A More Sustainable Urban Environment
by Katharine Logan
If Patrick Condon had his way, every new development would allow rainwater to infiltrate the earth at a minimum rate of 1/25 inch (one millimeter) per hour. This standard is the linchpin in a complete strategy for attaining urban environments that are compact, efficient, and harmoniously integrated with natural water systems.
In January, 1999, Surrey, one of British Columbia's fastest-growing municipalities, entered into a partnership with UBC, the Pacific Resources Centre, and a multi-constituent advisory committee involving various levels of government to create the Headwaters Project.
This project will offer a real-life demonstration of sustainable development principles and performance standards in a community neighborhood. It will demonstrate how an integrated approach to development can decrease site infrastructure costs (less pavement, no storm sewer) while also decreasing dependence on the automobile, promoting neighborhood vitality, and preserving natural water systems.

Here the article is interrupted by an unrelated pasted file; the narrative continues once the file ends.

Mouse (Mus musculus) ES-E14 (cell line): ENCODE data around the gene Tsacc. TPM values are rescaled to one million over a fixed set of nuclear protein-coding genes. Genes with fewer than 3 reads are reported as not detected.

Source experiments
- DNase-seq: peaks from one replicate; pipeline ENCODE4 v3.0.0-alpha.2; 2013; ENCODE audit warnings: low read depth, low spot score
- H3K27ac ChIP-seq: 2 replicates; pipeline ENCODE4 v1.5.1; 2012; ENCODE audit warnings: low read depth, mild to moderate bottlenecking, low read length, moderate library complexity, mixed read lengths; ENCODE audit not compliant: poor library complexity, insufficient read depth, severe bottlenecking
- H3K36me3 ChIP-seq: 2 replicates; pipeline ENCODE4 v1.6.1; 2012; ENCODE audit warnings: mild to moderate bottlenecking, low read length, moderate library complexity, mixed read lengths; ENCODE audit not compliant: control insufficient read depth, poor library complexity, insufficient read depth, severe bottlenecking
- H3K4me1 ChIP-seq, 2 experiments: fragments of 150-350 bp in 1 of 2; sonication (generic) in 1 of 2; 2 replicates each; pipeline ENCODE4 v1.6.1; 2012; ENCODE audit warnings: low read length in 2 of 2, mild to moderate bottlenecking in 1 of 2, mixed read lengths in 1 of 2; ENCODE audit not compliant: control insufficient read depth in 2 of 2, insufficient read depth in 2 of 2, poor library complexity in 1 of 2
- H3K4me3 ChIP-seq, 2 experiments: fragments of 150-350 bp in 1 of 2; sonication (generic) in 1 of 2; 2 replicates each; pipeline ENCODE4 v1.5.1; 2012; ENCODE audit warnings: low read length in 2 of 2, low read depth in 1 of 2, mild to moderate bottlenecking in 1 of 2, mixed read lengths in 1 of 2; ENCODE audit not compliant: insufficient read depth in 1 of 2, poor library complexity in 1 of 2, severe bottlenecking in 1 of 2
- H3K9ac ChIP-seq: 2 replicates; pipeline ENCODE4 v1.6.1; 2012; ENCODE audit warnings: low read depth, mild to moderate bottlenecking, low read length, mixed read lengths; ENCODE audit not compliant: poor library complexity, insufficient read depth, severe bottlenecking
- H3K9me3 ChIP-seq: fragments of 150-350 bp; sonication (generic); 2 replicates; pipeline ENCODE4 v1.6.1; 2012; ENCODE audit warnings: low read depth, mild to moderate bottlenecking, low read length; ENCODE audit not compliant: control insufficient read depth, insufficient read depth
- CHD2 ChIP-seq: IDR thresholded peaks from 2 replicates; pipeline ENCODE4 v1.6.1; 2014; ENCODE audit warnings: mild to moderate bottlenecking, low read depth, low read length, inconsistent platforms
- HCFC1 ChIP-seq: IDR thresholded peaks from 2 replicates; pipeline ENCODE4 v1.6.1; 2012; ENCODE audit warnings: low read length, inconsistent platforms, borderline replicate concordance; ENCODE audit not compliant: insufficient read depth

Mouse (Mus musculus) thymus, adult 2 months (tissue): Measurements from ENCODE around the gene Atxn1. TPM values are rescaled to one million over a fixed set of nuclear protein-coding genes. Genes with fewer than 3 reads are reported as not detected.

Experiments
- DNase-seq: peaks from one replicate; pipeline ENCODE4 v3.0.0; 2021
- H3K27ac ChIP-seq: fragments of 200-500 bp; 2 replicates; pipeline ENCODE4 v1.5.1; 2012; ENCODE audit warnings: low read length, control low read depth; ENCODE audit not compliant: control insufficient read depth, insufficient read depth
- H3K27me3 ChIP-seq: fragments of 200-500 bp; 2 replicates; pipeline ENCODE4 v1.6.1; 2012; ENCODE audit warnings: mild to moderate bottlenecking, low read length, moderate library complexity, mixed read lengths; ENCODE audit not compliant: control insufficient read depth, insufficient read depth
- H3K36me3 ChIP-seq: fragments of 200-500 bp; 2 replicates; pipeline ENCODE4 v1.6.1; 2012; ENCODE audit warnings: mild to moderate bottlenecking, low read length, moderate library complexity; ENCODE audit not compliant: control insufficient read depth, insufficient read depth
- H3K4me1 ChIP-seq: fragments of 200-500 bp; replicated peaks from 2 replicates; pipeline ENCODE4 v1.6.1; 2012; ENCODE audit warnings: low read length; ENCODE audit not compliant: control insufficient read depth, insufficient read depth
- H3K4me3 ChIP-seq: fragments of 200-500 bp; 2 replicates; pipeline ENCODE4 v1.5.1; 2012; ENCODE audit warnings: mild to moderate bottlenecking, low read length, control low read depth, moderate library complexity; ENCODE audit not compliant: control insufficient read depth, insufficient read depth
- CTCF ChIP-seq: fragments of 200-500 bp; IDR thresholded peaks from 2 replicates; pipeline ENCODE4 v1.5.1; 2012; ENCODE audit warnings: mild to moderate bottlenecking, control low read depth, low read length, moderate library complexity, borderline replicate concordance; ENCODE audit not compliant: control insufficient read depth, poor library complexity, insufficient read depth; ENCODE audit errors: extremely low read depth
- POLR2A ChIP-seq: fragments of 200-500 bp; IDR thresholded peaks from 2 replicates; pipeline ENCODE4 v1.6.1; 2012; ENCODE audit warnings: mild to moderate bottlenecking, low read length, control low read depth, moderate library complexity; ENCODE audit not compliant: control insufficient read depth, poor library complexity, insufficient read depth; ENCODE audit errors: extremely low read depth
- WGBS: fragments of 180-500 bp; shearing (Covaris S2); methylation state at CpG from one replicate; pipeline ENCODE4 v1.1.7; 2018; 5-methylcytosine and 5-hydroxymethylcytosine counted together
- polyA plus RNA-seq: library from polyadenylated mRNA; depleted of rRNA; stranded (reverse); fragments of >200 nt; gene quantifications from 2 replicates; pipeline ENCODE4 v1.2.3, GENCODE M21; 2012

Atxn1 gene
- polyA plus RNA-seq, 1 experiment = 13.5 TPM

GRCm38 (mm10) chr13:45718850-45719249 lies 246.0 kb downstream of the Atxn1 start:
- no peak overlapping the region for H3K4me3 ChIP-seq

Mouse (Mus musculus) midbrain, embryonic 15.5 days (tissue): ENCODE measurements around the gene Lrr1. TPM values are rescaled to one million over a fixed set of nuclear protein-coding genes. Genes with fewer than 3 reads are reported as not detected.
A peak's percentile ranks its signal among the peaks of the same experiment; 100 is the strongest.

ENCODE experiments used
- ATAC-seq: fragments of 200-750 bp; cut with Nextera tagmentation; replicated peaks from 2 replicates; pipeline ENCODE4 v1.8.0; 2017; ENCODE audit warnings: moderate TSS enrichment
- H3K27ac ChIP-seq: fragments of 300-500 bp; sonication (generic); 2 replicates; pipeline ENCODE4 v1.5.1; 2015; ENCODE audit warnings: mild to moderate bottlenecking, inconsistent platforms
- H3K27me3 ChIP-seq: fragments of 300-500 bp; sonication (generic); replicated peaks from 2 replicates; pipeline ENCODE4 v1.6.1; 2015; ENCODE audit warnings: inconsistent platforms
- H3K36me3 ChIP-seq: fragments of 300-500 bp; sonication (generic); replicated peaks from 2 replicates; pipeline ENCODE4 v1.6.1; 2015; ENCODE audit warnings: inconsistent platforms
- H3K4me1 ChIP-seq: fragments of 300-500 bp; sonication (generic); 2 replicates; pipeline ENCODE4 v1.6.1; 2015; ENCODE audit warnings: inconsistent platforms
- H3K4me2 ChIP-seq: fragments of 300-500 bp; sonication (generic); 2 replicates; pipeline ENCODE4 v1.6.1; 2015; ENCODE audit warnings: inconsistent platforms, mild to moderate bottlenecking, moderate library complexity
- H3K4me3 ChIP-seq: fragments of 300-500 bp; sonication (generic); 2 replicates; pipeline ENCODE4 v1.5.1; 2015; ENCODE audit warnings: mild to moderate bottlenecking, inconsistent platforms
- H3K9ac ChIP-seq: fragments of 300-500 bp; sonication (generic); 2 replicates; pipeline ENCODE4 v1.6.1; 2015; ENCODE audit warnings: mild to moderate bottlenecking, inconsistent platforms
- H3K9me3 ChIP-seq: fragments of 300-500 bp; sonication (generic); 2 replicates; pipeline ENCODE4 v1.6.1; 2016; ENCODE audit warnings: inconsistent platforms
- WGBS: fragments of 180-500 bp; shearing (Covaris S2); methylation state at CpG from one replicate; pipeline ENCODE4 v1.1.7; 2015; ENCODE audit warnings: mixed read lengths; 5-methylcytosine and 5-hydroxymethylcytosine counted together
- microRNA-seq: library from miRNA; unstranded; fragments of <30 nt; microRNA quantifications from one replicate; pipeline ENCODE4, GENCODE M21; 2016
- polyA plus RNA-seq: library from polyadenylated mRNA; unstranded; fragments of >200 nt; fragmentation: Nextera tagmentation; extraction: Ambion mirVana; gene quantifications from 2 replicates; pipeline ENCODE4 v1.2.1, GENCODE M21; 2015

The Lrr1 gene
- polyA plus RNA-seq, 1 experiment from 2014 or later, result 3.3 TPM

Benefits of the project are expected to include a 20 to 40 percent reduction in housing costs, a 40 percent reduction in vehicle miles per person per day, an average walking time of four minutes to the nearest store, and two minutes to the nearest public green space.
The first stage of the Headwaters Project will be the community of East Clayton, a 618-acre (250-hectare) development that will eventually provide homes for over 13,000 people. Situated upland of the region's agricultural land reserve, the site also drains into three of the area's most important rivers.
To protect streams and fish, new neighborhoods must drain like natural landscapes, through infiltration and evaporation.
Photo: University of British Columbia James Taylor Chair in Landscape and Liveable Environments
Compact, diverse neighborhoods mean people can live, work, and play in their community life-long if they choose to.
Image: UBC James Taylor Chair
Click on thumbnail images
to view full-size pictures.